RBI suggests that India has generally attracted higher FDI flows in line with its robust domestic economic performance and gradual liberalisation of the FDI policy as part of the cautious capital account liberalisation process.
RBI noticed that even during the recent global crisis, FDI inflows to India did not show as much moderation as was the case at the global level as well as in other Emerging Market Economies (EMEs).
However, when the global FDI flows to Emerging Market Economies (EMEs) recovered during 2010-11, FDI flows to India remained sluggish despite relatively better domestic economic performance ahead of global recovery.
This raised questions especially in the backdrop of the widening of the current account deficit beyond the sustainable level of about 3 per cent, said in the statement.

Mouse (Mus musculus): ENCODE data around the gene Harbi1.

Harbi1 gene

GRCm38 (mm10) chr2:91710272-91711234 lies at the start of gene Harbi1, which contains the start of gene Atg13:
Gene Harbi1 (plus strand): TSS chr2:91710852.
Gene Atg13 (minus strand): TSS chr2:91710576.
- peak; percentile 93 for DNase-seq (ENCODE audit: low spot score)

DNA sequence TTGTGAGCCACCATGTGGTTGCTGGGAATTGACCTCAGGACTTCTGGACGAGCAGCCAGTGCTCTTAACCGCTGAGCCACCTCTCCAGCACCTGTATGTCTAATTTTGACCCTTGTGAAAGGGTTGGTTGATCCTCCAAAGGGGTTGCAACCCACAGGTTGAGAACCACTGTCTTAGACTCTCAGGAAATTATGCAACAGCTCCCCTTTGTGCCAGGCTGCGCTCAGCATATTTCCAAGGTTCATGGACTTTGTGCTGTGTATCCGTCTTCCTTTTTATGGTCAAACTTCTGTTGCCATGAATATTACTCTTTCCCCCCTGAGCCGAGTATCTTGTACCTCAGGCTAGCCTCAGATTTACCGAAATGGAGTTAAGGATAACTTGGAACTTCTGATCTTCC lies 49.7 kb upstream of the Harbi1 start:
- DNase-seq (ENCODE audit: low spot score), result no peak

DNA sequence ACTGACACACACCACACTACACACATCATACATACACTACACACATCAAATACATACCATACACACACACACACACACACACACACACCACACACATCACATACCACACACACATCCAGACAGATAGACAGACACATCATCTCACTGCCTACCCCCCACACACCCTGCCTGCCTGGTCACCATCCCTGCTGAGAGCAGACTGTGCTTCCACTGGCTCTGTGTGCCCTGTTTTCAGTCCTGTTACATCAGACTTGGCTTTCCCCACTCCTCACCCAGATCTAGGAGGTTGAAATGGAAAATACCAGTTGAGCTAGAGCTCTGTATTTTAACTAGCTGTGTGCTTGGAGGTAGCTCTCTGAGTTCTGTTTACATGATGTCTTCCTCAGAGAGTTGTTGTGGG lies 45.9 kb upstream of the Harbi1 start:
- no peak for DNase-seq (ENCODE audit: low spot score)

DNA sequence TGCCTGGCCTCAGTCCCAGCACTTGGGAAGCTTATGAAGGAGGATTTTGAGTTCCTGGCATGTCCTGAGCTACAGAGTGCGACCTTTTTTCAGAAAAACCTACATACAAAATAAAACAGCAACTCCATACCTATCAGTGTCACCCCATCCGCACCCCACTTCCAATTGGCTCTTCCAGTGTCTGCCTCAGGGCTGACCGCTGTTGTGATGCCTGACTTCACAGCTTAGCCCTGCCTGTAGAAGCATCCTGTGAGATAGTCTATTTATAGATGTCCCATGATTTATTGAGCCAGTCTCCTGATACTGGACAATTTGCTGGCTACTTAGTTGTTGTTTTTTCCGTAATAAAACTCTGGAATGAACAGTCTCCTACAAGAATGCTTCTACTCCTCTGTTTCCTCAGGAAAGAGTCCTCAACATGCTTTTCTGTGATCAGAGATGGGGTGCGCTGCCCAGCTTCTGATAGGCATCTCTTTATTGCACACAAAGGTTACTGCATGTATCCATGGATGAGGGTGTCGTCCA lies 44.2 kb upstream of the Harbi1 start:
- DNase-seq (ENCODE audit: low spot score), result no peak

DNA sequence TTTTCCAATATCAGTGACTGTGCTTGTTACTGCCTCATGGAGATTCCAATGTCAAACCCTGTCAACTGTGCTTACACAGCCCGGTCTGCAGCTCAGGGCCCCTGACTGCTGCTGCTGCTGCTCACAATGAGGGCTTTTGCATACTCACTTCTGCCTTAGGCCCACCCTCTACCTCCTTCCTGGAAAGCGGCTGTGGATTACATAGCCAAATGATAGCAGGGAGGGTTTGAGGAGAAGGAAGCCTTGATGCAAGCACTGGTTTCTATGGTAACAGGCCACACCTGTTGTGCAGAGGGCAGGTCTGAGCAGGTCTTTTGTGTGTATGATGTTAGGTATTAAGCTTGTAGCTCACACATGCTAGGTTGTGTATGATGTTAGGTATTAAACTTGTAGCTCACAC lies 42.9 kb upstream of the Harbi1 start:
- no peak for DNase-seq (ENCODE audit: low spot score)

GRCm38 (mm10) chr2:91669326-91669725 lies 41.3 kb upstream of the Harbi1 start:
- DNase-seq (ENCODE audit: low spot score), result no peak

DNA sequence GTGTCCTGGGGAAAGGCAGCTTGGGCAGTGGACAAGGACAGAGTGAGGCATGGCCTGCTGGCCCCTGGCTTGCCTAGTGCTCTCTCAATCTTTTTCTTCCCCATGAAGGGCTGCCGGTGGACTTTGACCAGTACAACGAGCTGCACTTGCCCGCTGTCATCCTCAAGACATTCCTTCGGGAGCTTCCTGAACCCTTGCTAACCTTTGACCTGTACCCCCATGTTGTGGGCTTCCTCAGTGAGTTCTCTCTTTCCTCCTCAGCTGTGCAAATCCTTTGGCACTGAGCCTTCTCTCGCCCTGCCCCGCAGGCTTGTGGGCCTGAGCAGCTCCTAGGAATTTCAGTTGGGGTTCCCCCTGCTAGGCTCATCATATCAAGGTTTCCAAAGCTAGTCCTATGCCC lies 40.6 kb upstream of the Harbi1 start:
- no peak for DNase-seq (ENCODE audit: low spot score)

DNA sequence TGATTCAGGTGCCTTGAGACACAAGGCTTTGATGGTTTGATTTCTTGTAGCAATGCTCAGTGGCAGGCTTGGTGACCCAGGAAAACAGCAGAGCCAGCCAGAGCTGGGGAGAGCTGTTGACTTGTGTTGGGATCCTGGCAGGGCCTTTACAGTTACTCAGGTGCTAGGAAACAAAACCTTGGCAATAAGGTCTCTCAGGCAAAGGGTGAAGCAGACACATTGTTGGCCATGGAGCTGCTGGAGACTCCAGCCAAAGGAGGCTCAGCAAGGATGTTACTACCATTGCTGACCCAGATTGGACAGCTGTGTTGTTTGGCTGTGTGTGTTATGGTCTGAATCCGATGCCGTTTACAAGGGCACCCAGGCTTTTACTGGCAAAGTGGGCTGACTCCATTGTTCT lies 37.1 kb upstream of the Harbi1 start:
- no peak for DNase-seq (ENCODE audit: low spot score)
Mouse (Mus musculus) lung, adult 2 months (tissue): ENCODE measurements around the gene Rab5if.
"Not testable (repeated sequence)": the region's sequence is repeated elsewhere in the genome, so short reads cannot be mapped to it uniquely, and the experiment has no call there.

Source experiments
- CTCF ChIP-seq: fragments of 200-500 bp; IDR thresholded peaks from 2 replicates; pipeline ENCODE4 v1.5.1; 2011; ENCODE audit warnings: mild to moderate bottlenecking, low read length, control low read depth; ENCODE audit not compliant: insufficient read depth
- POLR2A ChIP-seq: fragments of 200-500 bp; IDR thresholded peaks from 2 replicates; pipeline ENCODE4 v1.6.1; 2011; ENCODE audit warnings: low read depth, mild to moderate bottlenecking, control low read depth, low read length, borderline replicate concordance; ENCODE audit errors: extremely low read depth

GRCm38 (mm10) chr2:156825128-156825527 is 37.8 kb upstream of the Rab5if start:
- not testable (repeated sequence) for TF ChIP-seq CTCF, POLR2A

RBI to analyse the factors behind such moderation had set up empirical exercise using Kauffmann’s Index.
Institutional factors, such as, policy uncertainty, are causing the slowdown in FDI inflows to India despite robustness of macroeconomic variables, the study suggested.
A panel exercise for 10 major EMEs showed that FDI was significantly influenced by openness, growth prospects, macroeconomic sustainability, labour cost and uncertainty in government policy.
A comparison of actual FDI flows to India vis-à-vis the potential level worked out on the basis of underlying macroeconomic fundamentals showed that actual FDI which generally tracked the potential level till 2009-10, fell short of its potential during 2010-11.
Further, counter factual scenario attempted to segregate economic and non-economic factors seemed to suggest that the divergence between actual and potential during 2010-11 could partly be on account of policy uncertainty, further added.